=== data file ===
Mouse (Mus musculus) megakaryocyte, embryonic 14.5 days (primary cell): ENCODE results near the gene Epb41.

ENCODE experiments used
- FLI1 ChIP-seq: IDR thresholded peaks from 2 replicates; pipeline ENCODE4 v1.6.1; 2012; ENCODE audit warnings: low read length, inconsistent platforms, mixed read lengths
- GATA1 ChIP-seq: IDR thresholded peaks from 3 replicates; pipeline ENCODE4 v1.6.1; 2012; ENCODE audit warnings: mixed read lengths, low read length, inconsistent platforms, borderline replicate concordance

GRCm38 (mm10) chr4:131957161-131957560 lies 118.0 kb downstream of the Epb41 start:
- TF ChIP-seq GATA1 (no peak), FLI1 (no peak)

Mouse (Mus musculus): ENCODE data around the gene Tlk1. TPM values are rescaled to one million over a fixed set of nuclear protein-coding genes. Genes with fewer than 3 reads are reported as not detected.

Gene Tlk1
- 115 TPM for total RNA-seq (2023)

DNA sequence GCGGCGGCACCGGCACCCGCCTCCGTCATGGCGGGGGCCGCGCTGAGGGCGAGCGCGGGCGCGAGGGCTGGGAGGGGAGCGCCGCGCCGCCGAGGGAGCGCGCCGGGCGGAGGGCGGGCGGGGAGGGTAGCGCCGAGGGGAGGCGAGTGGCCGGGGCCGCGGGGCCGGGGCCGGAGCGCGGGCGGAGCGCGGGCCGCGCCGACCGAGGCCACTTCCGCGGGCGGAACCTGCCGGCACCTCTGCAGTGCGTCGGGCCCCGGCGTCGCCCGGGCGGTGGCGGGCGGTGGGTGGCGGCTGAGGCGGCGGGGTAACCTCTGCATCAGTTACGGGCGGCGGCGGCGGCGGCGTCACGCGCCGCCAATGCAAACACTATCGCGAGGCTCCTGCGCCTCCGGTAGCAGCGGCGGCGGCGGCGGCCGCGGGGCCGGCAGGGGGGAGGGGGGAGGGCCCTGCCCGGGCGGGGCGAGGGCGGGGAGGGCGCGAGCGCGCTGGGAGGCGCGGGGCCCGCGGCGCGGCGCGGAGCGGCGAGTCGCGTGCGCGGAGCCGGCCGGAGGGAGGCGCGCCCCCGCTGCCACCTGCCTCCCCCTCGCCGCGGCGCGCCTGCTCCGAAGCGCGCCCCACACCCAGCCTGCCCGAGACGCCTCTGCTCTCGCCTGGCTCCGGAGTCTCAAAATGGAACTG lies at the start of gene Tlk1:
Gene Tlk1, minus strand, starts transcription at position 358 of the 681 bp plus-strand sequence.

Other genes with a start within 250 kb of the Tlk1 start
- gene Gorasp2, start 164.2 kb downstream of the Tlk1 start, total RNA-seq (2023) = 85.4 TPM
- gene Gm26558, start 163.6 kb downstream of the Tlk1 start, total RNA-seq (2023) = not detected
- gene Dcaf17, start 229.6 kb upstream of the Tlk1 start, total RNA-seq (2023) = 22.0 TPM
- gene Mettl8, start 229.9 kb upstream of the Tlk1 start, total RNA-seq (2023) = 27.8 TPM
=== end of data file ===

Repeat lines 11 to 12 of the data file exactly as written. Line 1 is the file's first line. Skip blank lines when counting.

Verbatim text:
Gene Tlk1, minus strand, starts transcription at position 358 of the 681 bp plus-strand sequence.

Other genes with a start within 250 kb of the Tlk1 start